400 g. of efavirenz starting material is dissolved in 1.8 L of 2-propanol. A heel slurry is produced by mixing 20 g. of Form II efavirenz in 0.3 L of 30% (v/v) 2-propanol in water or retaining part of a slurry from a previous crystallization in the crystallizer. The dissolved batch and 4.2 L of DI water are simultaneously charged to the heel slurry at constant rates over 6 hours to maintain a constant solvent composition in the crystallizer. Use of Intermig agitators during the crystallization is preferred. During this addition the slurry is wet-milled when the crystal lengths become excessively long or the slurry becomes too thick. The slurry is aged for 2 to 16 hours until the product concentration in the supernatant remains constant. The slurry is filtered to isolate a crystalline wet cake. The wet cake is washed with 1 to 2 bed volumes of 30% 2-propanol in water and then twice with 1 bed volume of DI water each. The washed wet cake is dried under vacuum at 50° C.

EXAMPLE 7

Preparation of Amino Alcohol 3 and ee Upgrading—Through Process

Materials Amount Mol MW
Ketone 1 1.00 kg 4.47 223.58
(1R, 2S)-N-Pyrrolidinyl norephedrine 1.35 kg 6.58 205.30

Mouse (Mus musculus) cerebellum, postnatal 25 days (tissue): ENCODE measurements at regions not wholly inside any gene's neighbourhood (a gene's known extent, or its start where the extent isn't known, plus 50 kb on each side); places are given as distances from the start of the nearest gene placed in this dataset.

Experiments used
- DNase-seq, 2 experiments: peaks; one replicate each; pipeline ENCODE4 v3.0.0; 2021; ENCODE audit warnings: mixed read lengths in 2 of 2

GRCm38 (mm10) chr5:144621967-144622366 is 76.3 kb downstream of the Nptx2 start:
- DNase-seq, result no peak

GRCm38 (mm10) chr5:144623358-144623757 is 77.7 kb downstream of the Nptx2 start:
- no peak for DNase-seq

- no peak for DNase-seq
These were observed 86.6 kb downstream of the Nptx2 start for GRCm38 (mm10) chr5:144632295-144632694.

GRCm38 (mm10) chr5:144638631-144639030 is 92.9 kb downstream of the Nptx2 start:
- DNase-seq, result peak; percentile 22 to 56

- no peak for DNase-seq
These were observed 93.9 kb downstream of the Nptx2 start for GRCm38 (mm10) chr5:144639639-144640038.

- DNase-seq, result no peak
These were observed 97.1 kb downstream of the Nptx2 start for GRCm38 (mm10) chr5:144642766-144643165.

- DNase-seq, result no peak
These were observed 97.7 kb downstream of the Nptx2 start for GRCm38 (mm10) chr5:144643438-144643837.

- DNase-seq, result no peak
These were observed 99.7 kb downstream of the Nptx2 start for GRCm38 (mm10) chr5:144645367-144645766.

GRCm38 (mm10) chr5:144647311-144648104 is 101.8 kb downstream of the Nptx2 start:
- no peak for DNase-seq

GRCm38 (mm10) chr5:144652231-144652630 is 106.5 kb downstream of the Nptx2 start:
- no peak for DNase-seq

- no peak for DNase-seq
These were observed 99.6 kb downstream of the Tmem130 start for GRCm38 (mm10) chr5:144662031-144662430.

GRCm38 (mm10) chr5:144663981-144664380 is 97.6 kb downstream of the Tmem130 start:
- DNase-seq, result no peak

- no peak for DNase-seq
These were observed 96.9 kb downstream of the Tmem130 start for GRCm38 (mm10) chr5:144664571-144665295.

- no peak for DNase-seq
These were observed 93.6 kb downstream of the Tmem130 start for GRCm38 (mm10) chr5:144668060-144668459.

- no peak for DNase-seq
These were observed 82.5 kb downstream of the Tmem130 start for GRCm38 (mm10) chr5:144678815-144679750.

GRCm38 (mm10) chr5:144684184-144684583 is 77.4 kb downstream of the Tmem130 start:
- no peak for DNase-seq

Cyclopropyl acetylene 361.9 g 5.47 66.10
n-BuMgCl (2.0 M in THF) 2.68 L 5.37
Trifluoroethanol (99%) 429.5 g 4.29 100.04
ZnEt2 (0.892 M in hexane) 6.02 L 5.37
THF 9.36 L
30% K2CO3 1.2 L
1 M Citric acid 3.5 L
Heptane 12 L
Isopropyl acetate (IPAc) 40 L
12N HCl 405 mL 4.88
tert-Butyl methyl ether (MTBE) 6 L
Toluene 6.25 L
Na2CO3 1.2 kg 11.25

A solution of diethyl zinc in hexane was added to a solution of trifluoroethanol (429.5 g, 4.29 mol) and (1R, 2S)-N-pyrrolidinyl norephedrine (1.35 kg, 6.58 mol) in THF (9 L), under nitrogen, at 0° C. The resulting mixture was stirred at room temperature for approx. 30 min. In another dry flask a solution of chloromagnesium-cyclopropylacetylide was prepared as follows. To a solution of n-butylmagnesium chloride in THF (2 M, 2.68 L, 5.37 mol) was added neat cyclopropylacetylene at 0° C. keeping the temperature ≦25° C. The solution was stirred at 0° C. for 1˜2 h. The solution of chloromagnesiumcyclopropylacetylide was then warmed to room temperature and was transferred into the zinc reagent via cannula over 5 min followed by vessel rinse with 0.36 L of THF. The resulting mixture was aged at ˜30° C. for 0.5 h and was then cooled to 20° C. The ketoaniline 1 (1.00 kg, 4.47 mol) was added in one portion as a solid, and the resulting mixture was stirred at 20-28° C. for 3 h.

The reaction was quenched with 30% aq. potassium carbonate (1.2 L) and aged for 1 h. The solid waste was filtered and the cake was washed with THF (3 cake volumes). The filtrate and wash were combined and solvent switched to IPAc.

The IPAc solution of product 3 and pyrrolidinyl norephedrine was washed with citric acid (3.5 L) and with water (1.5 L). The combined aqueous layers were extracted with IPAc (2 L) and saved for norephedrine recovery. To the combined organic layers was added 12N HCl (405 mL, 4.88 mol), to form a thin slurry of the amino alcohol-HCl salt. The mixture was aged for 30 min at 25° C. and was then dried azeotropically.